Roberts gives an excellent overview of the historical role of Catholic women in America – especially in New Orleans. When she veers toward the current Vatican investigation, she frames it in a way that brings out some of the essential tensions: The true nature of the American experiment is still not understood by Rome. Here’s an excerpt:

This country remains a puzzlement to our ancestors in Europe and their modern day descendants. After all we are very young—it’s not even 300 years since the Ursulines arrived here and that was almost 50 years before independence. I understand why the Europeans continue to see this as some sort of upstart nation. They often see only the chaos without witnessing the creation. And they don’t appreciate the fact that we have traditions that are different from those of the old world, traditions that have to do with service both inside and outside of religious life. So–at the same time that the Ursulines were here creating schools and hospitals and orphanages, and Elizabeth Seton was doing that on the East Coast–women of every religion and color were creating similar institutions–whether it was Isabella Graham the Scotswoman who worked with Elizabeth Seton to create the Widows Society and many other social service agencies, or Rebecca Gratz–a Jewish woman in Philadelphia who worked with other women in the community to create orphanages and other societies for the poor and then established a parallel set up for Jewish children who were being taught Christian doctrine in those other institutions. Or Catherine Ferguson, a former slave, who started the Sunday School movement in America. Or first lady Dolley Madison who worked with the local women of Washington to set up an orphanage after the British invasion of 1814. These women of course couldn’t vote and married women could not own property. They were the property of their husbands. But with great difficulty and determination they lobbied the legislatures, solicited funds from the public, petitioned the Congress, organized rallies, performed highly political acts in order to create the safety net for the poor in a time of exciting unbridled capitalism. And that tradition of service continues.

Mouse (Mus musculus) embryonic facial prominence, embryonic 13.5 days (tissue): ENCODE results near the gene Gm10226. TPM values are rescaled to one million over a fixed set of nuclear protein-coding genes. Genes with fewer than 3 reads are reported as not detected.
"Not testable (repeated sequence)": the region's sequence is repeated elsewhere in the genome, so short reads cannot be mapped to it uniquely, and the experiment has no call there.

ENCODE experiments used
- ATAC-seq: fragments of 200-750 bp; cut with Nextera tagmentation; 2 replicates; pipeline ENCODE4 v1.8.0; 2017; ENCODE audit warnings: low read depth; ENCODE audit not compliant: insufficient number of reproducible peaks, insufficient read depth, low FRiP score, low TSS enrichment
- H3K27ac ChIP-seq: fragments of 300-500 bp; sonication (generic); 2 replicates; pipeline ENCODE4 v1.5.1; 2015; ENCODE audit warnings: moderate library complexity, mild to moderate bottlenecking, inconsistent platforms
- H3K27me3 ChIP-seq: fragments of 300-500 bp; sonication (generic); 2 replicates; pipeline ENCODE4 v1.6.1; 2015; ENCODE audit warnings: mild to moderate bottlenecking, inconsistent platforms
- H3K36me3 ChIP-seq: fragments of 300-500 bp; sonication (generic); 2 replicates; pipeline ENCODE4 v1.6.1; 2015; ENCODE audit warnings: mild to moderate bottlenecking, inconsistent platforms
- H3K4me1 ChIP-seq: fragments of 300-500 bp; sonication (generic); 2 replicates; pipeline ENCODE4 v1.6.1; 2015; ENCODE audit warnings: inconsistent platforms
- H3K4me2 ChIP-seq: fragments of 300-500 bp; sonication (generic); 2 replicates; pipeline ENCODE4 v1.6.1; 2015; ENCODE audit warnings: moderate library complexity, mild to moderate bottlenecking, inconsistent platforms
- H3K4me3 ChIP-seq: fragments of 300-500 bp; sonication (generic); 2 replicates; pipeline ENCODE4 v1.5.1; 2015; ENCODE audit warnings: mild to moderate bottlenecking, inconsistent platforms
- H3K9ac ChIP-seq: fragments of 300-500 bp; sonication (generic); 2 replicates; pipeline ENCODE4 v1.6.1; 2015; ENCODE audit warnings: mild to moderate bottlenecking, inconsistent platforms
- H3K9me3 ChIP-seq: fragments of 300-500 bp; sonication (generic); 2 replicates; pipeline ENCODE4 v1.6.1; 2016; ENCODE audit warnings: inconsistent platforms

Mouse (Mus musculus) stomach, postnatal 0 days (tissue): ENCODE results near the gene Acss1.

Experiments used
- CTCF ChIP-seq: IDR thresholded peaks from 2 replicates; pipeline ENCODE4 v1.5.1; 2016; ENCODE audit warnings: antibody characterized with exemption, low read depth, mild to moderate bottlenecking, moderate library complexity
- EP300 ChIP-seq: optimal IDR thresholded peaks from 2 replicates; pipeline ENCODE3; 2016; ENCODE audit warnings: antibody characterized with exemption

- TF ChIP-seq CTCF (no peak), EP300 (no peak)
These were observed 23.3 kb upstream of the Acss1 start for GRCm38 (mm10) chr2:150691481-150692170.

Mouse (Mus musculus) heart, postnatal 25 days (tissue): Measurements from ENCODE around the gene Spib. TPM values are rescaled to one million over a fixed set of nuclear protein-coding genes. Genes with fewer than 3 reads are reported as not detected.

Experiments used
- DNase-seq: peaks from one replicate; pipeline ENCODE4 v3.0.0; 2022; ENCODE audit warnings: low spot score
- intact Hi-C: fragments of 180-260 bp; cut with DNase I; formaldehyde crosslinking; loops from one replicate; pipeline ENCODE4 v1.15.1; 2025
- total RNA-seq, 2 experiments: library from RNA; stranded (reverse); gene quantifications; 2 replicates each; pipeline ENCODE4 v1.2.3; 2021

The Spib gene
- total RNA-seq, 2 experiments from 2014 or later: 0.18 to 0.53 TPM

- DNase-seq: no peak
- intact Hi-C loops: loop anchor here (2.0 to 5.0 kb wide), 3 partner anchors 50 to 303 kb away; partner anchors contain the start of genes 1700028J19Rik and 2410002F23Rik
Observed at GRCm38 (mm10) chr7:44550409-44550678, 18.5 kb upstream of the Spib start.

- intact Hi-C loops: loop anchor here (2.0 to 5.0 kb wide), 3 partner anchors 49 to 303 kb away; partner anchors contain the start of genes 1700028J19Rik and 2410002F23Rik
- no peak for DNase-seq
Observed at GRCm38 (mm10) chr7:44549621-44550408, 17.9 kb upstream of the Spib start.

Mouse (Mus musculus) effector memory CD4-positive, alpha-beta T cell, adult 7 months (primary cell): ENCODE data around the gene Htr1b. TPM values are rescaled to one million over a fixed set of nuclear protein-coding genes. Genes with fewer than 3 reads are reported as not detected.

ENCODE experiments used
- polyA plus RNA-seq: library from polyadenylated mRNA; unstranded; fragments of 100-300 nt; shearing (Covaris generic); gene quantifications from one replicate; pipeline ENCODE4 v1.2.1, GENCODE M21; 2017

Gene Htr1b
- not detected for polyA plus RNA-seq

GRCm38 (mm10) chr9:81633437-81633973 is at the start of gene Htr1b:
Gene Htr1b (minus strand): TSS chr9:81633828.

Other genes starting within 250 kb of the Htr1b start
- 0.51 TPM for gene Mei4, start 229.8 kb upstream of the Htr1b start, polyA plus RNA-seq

Read Cokie Roberts’ whole address.

Save A Nun: LCWR Calls For Transparency in Vatican Investigation

Threat to Vatican?
Threat to Vatican?